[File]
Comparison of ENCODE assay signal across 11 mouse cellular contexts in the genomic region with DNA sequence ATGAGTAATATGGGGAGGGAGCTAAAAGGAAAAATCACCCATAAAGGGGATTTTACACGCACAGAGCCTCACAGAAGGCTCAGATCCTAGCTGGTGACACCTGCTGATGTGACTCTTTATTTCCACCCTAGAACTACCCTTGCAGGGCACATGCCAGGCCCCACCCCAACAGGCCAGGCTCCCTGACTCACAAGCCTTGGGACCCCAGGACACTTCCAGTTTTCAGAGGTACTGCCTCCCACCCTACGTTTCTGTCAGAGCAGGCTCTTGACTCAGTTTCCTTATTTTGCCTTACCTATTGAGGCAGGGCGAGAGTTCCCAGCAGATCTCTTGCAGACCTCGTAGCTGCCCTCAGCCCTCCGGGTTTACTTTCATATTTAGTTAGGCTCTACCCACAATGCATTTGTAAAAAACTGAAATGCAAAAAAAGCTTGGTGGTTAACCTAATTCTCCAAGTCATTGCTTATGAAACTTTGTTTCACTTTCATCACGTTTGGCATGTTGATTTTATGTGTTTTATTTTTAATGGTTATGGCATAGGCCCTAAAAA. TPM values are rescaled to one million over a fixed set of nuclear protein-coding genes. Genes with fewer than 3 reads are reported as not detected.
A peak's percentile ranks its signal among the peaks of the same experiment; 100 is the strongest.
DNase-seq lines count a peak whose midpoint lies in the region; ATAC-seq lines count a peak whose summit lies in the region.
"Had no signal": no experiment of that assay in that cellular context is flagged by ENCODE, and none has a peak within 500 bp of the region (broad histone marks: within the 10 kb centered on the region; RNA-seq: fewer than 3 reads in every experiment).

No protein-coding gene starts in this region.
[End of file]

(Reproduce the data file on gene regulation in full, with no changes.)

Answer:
Comparison of ENCODE assay signal across 11 mouse cellular contexts in the genomic region with DNA sequence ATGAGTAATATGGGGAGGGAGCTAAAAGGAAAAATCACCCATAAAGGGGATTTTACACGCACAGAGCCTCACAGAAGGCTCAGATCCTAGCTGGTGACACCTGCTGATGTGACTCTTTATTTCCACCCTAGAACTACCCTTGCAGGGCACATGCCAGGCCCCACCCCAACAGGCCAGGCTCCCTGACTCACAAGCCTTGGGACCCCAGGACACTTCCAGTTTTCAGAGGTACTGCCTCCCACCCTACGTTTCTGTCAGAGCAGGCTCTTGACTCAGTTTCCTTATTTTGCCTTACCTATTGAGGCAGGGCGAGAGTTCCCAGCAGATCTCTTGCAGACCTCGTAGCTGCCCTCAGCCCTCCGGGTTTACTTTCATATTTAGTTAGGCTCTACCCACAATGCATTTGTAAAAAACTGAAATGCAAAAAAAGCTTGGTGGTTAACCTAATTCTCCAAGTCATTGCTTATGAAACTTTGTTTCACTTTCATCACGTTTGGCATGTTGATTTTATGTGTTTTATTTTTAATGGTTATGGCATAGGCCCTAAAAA. TPM values are rescaled to one million over a fixed set of nuclear protein-coding genes. Genes with fewer than 3 reads are reported as not detected.
A peak's percentile ranks its signal among the peaks of the same experiment; 100 is the strongest.
DNase-seq lines count a peak whose midpoint lies in the region; ATAC-seq lines count a peak whose summit lies in the region.
"Had no signal": no experiment of that assay in that cellular context is flagged by ENCODE, and none has a peak within 500 bp of the region (broad histone marks: within the 10 kb centered on the region; RNA-seq: fewer than 3 reads in every experiment).

No protein-coding gene starts in this region.